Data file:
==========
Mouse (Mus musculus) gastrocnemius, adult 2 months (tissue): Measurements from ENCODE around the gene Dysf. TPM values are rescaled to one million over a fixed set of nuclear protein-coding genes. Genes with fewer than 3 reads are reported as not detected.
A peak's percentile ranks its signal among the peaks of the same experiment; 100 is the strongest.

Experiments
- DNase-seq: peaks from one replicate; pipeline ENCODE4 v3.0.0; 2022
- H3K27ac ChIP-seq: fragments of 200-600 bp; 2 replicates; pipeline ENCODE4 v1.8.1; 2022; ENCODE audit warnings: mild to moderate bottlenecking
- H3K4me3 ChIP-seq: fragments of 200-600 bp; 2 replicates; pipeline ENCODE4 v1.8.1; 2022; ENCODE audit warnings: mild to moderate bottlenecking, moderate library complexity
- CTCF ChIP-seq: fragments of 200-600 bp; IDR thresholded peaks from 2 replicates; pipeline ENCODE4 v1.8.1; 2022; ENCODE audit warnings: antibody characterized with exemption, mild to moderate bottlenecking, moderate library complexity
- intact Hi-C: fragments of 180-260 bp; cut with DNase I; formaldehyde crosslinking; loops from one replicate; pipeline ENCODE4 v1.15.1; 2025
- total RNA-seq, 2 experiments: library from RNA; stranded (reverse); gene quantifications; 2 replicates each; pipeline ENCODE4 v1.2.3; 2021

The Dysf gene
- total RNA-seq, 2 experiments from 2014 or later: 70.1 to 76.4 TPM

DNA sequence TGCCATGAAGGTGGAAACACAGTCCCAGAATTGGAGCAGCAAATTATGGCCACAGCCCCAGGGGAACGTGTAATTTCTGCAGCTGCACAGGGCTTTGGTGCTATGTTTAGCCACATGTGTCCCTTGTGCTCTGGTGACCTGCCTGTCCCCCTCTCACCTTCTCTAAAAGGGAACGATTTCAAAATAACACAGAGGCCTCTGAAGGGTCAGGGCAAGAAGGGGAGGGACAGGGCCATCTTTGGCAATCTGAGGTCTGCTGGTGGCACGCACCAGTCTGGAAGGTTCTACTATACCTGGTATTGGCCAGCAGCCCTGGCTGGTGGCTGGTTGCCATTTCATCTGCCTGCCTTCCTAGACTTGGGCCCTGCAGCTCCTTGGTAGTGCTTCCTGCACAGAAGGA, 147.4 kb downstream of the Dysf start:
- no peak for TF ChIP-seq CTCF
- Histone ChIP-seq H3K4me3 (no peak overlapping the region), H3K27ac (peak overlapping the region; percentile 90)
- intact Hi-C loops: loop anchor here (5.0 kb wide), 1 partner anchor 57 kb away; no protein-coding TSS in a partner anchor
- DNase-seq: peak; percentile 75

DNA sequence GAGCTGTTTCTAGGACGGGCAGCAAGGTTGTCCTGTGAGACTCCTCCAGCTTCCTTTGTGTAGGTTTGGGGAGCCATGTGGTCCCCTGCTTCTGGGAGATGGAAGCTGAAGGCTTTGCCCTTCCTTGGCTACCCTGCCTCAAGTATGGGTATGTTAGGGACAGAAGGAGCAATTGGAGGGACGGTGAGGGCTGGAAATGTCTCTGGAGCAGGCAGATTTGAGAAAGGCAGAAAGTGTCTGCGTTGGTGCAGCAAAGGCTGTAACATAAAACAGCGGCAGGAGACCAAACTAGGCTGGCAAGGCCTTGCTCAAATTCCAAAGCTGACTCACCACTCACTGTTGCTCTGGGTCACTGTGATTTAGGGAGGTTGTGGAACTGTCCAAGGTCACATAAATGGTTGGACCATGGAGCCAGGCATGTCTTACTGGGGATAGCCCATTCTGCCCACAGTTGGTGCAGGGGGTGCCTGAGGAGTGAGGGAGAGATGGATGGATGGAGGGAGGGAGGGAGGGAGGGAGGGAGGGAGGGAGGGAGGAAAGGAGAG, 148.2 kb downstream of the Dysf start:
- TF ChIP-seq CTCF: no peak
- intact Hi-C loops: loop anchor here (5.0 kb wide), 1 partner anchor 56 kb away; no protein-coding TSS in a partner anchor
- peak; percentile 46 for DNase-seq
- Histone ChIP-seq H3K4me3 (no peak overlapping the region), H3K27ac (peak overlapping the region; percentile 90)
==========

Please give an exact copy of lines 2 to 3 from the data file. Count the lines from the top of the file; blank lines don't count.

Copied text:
A peak's percentile ranks its signal among the peaks of the same experiment; 100 is the strongest.

Experiments